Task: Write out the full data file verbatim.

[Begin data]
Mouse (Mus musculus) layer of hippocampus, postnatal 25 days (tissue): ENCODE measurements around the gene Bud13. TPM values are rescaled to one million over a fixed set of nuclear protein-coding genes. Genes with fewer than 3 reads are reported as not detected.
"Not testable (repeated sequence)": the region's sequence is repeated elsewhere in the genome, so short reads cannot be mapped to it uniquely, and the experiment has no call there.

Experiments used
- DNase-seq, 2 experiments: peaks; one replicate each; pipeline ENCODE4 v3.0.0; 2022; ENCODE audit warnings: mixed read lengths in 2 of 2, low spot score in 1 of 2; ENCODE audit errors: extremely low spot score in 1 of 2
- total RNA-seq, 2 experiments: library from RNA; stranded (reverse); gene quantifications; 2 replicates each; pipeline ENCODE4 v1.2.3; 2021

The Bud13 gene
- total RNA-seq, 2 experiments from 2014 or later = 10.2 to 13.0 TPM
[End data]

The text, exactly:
Mouse (Mus musculus) layer of hippocampus, postnatal 25 days (tissue): ENCODE measurements around the gene Bud13. TPM values are rescaled to one million over a fixed set of nuclear protein-coding genes. Genes with fewer than 3 reads are reported as not detected.
"Not testable (repeated sequence)": the region's sequence is repeated elsewhere in the genome, so short reads cannot be mapped to it uniquely, and the experiment has no call there.

Experiments used
- DNase-seq, 2 experiments: peaks; one replicate each; pipeline ENCODE4 v3.0.0; 2022; ENCODE audit warnings: mixed read lengths in 2 of 2, low spot score in 1 of 2; ENCODE audit errors: extremely low spot score in 1 of 2
- total RNA-seq, 2 experiments: library from RNA; stranded (reverse); gene quantifications; 2 replicates each; pipeline ENCODE4 v1.2.3; 2021

The Bud13 gene
- total RNA-seq, 2 experiments from 2014 or later = 10.2 to 13.0 TPM